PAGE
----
On Friday, June 15, SAAPRI and the Kalapriya Center for Indian Performing Arts, in collaboration with the Chicago Park District, conducted the first in a series of Night Out in the Park events titled “Ahimsa: The End of Violence.” The event was held in Abbott Park, located on the far south side of Chicago in the Roseland neighborhood, and consisted of a dance performance by Kalapriya artists and students from Joyce Kilmer Elementary and John J. Pershing Magnet School. The performance was followed by a panel discussion consisting of community leaders who reflected on the themes of violence and justice.
This program was truly a unique approach to combating violence in our communities as it brought together traditional Indian dance, international storytelling, students from different backgrounds and different Chicago neighborhoods, and reflections from the community. The Kalapriya students performed narrative dances depicting three different stories from Ancient Greece, 19th Century America, and Ancient India, with each story serving as a meditation on nonviolence and justice. “The dances were thought provoking, and it was wonderful to see a multicultural group dancing; it was a great conversation about multicultural peace brought to the Roseland neighborhood,” commented Michael LaFarague, who was instrumental in bringing the event to Roseland.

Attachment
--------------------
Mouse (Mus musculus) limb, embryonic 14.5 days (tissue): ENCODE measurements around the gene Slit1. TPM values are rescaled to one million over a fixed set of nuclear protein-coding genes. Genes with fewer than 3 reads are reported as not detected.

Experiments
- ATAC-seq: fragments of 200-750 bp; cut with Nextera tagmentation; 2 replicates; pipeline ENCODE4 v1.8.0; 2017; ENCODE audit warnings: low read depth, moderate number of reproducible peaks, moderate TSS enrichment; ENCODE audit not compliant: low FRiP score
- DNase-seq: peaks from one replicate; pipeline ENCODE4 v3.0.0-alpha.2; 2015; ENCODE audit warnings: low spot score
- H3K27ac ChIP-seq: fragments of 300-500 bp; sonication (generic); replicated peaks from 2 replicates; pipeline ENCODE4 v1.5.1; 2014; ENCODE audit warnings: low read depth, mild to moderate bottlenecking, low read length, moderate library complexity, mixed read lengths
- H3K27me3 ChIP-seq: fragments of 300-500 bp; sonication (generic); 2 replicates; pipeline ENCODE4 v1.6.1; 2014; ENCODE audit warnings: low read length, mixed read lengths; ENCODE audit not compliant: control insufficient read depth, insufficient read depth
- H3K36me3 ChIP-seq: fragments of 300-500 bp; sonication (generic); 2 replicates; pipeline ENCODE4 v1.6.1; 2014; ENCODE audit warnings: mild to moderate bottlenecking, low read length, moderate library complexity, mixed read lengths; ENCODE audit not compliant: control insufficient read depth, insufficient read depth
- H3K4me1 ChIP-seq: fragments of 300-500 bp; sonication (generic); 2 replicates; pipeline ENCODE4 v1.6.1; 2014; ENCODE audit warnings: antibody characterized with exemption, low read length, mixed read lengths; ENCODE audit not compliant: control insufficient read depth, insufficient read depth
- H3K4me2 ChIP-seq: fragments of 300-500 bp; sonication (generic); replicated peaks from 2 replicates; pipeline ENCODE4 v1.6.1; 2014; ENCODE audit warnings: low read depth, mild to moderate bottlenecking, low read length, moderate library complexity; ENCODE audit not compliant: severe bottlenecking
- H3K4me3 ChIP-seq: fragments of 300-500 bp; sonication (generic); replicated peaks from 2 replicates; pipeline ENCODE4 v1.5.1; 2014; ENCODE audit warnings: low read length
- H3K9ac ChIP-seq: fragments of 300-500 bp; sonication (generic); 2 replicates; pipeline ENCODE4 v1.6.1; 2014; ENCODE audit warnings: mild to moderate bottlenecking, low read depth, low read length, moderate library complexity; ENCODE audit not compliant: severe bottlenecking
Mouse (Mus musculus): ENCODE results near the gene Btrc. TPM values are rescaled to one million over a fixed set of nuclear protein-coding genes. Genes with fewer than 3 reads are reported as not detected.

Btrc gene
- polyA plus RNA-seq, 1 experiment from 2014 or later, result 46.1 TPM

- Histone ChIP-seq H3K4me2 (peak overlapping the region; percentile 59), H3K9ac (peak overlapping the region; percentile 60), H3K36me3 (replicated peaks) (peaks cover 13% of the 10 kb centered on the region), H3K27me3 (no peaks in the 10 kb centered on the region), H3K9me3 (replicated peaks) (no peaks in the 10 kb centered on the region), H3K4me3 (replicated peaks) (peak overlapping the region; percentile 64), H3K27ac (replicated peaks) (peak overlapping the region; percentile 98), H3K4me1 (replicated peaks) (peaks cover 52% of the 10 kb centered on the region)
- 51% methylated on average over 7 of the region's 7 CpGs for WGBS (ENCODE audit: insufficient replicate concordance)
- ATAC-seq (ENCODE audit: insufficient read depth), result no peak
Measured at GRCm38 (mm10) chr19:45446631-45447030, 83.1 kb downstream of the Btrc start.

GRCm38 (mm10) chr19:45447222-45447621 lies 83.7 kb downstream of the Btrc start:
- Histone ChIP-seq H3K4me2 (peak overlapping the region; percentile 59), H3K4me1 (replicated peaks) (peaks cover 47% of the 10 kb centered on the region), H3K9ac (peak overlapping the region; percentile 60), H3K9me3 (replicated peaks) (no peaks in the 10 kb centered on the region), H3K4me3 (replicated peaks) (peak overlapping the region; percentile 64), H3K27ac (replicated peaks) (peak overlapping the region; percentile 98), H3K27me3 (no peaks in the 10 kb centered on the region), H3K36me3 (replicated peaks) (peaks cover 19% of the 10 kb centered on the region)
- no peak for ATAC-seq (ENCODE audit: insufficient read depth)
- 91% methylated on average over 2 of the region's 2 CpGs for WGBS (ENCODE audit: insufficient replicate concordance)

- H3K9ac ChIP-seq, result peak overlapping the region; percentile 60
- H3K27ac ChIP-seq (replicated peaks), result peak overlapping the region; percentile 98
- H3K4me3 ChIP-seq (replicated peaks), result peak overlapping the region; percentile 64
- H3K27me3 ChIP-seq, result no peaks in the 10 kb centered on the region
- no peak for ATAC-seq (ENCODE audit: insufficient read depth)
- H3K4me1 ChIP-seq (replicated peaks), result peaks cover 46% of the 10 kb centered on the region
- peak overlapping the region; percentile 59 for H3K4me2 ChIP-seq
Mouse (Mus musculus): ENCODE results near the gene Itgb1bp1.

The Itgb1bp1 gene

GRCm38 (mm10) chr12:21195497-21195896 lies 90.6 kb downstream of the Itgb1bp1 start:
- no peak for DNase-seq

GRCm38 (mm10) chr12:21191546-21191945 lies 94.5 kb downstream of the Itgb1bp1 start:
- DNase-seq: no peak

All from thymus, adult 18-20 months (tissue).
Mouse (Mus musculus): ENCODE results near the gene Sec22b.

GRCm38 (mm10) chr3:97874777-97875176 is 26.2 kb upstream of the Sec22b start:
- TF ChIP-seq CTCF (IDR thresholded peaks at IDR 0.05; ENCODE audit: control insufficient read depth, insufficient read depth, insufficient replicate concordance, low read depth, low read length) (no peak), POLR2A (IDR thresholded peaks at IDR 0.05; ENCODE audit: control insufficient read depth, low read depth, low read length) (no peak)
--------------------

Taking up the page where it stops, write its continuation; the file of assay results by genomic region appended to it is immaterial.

The performances aimed to bring communities together and build bridges between different cultures and neighborhoods. Given the segregation in the city of Chicago, it is rare that South Asian culture and community members are present in Roseland and other neighborhoods on the far south side. Dr Williams Briggs Jr. appreciated this aspect of the event, saying, “It was a great performance, something that combined cultures. I thought it was good to see this in our communit